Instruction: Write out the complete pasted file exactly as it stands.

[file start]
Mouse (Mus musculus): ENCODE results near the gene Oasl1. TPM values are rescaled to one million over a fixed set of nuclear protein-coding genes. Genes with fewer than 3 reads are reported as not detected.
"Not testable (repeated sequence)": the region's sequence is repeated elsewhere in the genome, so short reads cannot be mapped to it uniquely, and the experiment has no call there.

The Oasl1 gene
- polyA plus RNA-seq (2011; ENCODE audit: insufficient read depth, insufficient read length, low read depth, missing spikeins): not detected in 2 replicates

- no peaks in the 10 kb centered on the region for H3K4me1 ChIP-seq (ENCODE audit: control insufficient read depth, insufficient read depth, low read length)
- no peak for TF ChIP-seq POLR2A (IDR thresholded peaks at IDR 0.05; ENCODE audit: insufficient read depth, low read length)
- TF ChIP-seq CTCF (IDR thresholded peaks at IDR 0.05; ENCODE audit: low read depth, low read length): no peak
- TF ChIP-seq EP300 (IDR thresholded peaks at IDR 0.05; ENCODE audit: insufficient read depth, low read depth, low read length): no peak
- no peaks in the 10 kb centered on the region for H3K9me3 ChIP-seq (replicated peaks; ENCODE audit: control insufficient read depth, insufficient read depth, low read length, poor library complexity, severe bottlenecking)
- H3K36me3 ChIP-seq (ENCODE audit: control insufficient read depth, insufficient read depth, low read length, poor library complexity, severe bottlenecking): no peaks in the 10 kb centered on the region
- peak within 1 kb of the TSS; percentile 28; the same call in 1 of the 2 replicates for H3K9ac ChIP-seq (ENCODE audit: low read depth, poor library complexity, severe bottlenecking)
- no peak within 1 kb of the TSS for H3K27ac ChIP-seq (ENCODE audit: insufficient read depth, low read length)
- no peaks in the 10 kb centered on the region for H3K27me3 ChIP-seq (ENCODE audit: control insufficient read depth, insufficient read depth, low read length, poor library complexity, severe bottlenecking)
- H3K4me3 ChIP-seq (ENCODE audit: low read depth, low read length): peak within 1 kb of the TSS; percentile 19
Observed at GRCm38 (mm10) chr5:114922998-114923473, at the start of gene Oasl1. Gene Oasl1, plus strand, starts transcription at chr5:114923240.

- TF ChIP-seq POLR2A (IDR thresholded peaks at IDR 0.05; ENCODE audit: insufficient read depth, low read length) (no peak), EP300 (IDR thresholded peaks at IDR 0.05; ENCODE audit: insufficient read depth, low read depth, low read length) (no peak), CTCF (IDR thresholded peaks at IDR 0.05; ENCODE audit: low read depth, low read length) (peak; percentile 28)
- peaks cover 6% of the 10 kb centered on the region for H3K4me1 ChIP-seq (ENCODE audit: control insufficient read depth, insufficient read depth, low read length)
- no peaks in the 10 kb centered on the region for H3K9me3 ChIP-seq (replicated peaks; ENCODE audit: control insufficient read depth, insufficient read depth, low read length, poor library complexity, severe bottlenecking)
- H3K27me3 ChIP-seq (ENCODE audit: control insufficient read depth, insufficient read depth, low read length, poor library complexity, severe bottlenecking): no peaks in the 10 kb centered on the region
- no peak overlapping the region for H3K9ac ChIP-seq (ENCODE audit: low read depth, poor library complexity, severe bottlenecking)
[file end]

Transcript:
Mouse (Mus musculus): ENCODE results near the gene Oasl1. TPM values are rescaled to one million over a fixed set of nuclear protein-coding genes. Genes with fewer than 3 reads are reported as not detected.
"Not testable (repeated sequence)": the region's sequence is repeated elsewhere in the genome, so short reads cannot be mapped to it uniquely, and the experiment has no call there.

The Oasl1 gene
- polyA plus RNA-seq (2011; ENCODE audit: insufficient read depth, insufficient read length, low read depth, missing spikeins): not detected in 2 replicates

- no peaks in the 10 kb centered on the region for H3K4me1 ChIP-seq (ENCODE audit: control insufficient read depth, insufficient read depth, low read length)
- no peak for TF ChIP-seq POLR2A (IDR thresholded peaks at IDR 0.05; ENCODE audit: insufficient read depth, low read length)
- TF ChIP-seq CTCF (IDR thresholded peaks at IDR 0.05; ENCODE audit: low read depth, low read length): no peak
- TF ChIP-seq EP300 (IDR thresholded peaks at IDR 0.05; ENCODE audit: insufficient read depth, low read depth, low read length): no peak
- no peaks in the 10 kb centered on the region for H3K9me3 ChIP-seq (replicated peaks; ENCODE audit: control insufficient read depth, insufficient read depth, low read length, poor library complexity, severe bottlenecking)
- H3K36me3 ChIP-seq (ENCODE audit: control insufficient read depth, insufficient read depth, low read length, poor library complexity, severe bottlenecking): no peaks in the 10 kb centered on the region
- peak within 1 kb of the TSS; percentile 28; the same call in 1 of the 2 replicates for H3K9ac ChIP-seq (ENCODE audit: low read depth, poor library complexity, severe bottlenecking)
- no peak within 1 kb of the TSS for H3K27ac ChIP-seq (ENCODE audit: insufficient read depth, low read length)
- no peaks in the 10 kb centered on the region for H3K27me3 ChIP-seq (ENCODE audit: control insufficient read depth, insufficient read depth, low read length, poor library complexity, severe bottlenecking)
- H3K4me3 ChIP-seq (ENCODE audit: low read depth, low read length): peak within 1 kb of the TSS; percentile 19
Observed at GRCm38 (mm10) chr5:114922998-114923473, at the start of gene Oasl1. Gene Oasl1, plus strand, starts transcription at chr5:114923240.

- TF ChIP-seq POLR2A (IDR thresholded peaks at IDR 0.05; ENCODE audit: insufficient read depth, low read length) (no peak), EP300 (IDR thresholded peaks at IDR 0.05; ENCODE audit: insufficient read depth, low read depth, low read length) (no peak), CTCF (IDR thresholded peaks at IDR 0.05; ENCODE audit: low read depth, low read length) (peak; percentile 28)
- peaks cover 6% of the 10 kb centered on the region for H3K4me1 ChIP-seq (ENCODE audit: control insufficient read depth, insufficient read depth, low read length)
- no peaks in the 10 kb centered on the region for H3K9me3 ChIP-seq (replicated peaks; ENCODE audit: control insufficient read depth, insufficient read depth, low read length, poor library complexity, severe bottlenecking)
- H3K27me3 ChIP-seq (ENCODE audit: control insufficient read depth, insufficient read depth, low read length, poor library complexity, severe bottlenecking): no peaks in the 10 kb centered on the region
- no peak overlapping the region for H3K9ac ChIP-seq (ENCODE audit: low read depth, poor library complexity, severe bottlenecking)